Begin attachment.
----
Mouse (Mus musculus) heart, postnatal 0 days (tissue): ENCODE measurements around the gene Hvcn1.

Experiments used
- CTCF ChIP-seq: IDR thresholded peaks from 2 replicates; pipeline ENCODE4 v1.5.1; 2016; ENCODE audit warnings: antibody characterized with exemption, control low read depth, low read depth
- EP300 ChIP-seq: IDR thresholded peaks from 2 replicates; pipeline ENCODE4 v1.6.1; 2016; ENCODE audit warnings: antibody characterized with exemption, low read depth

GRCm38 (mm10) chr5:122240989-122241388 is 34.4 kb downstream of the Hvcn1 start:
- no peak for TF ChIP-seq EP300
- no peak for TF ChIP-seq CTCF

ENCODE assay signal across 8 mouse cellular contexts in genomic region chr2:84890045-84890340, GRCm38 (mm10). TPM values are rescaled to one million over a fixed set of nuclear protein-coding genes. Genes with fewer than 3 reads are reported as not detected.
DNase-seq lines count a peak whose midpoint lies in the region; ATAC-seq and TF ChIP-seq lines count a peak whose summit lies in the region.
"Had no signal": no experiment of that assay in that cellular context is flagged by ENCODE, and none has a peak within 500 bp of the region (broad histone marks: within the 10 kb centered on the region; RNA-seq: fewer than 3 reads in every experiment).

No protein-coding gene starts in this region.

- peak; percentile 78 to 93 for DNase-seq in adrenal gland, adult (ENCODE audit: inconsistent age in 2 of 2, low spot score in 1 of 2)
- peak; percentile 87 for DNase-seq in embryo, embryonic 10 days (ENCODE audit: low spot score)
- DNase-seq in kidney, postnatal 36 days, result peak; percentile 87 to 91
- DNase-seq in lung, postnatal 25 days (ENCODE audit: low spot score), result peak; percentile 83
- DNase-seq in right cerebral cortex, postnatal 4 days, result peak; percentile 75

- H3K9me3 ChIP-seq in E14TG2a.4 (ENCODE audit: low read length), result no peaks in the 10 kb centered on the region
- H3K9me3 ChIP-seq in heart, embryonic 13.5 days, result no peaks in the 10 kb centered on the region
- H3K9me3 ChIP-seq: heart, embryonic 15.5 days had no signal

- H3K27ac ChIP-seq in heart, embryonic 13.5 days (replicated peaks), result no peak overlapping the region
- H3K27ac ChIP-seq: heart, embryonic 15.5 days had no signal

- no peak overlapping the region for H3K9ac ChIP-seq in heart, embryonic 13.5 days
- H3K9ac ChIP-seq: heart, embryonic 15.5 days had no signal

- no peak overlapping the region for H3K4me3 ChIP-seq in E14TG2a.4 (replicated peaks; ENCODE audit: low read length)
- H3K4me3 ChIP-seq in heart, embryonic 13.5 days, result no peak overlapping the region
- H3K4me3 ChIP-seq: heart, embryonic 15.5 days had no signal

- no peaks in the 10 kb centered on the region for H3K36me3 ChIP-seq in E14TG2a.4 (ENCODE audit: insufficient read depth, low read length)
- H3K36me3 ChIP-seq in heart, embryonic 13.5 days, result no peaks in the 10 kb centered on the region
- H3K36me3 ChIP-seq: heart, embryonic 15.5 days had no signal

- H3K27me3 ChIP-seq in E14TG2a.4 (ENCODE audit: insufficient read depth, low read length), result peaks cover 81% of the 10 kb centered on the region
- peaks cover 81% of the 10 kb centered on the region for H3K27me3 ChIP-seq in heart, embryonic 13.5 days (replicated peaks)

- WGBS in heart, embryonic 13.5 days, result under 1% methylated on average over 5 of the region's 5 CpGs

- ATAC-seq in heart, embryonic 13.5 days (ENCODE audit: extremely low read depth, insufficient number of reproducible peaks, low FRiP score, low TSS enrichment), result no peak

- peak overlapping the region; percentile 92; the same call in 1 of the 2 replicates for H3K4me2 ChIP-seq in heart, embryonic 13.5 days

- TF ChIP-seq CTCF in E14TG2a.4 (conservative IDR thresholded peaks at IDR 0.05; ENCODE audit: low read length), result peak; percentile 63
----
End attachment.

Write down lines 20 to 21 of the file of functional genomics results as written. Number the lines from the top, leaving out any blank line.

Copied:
- H3K27ac ChIP-seq in heart, embryonic 13.5 days (replicated peaks), result no peak overlapping the region
- H3K27ac ChIP-seq: heart, embryonic 15.5 days had no signal